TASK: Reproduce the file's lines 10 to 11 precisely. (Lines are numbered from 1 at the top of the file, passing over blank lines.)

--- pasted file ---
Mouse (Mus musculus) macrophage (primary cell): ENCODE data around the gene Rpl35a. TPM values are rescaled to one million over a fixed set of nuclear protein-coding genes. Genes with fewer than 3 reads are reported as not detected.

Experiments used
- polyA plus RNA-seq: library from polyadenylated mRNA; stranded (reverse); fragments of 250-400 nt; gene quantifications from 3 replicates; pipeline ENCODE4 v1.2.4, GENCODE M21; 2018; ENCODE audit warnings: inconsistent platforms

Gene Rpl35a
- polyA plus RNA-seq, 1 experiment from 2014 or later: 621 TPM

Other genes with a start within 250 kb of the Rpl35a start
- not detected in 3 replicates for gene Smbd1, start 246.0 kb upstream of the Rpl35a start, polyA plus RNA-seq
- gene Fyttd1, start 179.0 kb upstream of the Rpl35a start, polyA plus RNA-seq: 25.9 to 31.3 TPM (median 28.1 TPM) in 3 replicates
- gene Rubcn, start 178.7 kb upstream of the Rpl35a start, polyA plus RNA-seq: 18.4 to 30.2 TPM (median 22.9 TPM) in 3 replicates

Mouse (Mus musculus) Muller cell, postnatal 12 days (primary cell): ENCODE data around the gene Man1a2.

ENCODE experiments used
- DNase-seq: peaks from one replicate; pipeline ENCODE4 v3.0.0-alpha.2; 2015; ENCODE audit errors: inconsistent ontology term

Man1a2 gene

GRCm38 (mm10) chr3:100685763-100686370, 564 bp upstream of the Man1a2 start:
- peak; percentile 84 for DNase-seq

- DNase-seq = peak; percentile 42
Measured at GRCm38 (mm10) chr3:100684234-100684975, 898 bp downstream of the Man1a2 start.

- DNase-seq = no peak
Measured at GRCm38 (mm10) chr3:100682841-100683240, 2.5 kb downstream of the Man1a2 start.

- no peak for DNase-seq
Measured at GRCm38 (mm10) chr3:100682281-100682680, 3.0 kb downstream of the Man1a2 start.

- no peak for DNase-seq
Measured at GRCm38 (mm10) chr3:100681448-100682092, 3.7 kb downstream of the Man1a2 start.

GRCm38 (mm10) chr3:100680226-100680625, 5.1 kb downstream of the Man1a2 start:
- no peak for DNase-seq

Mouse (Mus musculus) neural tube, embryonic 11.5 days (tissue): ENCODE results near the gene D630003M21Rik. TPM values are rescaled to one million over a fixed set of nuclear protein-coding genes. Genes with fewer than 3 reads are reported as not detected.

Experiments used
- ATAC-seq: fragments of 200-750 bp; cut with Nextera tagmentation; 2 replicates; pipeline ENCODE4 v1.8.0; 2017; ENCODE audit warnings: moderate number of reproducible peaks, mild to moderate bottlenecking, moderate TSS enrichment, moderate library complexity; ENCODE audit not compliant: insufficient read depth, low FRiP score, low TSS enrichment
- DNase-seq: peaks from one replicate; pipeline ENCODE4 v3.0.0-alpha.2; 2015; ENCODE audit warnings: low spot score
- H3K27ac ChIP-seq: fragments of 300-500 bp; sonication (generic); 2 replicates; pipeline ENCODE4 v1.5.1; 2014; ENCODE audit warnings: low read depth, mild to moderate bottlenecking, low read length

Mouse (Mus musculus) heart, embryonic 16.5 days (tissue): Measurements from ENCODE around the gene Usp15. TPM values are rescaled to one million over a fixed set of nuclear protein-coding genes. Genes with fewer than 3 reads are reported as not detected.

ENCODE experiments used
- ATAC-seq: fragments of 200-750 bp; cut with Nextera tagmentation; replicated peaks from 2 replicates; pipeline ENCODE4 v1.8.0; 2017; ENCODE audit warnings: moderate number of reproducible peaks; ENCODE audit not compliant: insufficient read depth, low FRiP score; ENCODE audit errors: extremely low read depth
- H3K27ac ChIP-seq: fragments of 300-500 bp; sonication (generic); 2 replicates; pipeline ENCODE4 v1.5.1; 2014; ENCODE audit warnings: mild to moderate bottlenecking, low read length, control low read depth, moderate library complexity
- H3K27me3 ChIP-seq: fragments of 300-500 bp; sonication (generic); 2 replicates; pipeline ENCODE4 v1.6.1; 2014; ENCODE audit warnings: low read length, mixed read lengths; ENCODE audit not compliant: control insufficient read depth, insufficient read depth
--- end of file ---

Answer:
Mouse (Mus musculus) Muller cell, postnatal 12 days (primary cell): ENCODE data around the gene Man1a2.

ENCODE experiments used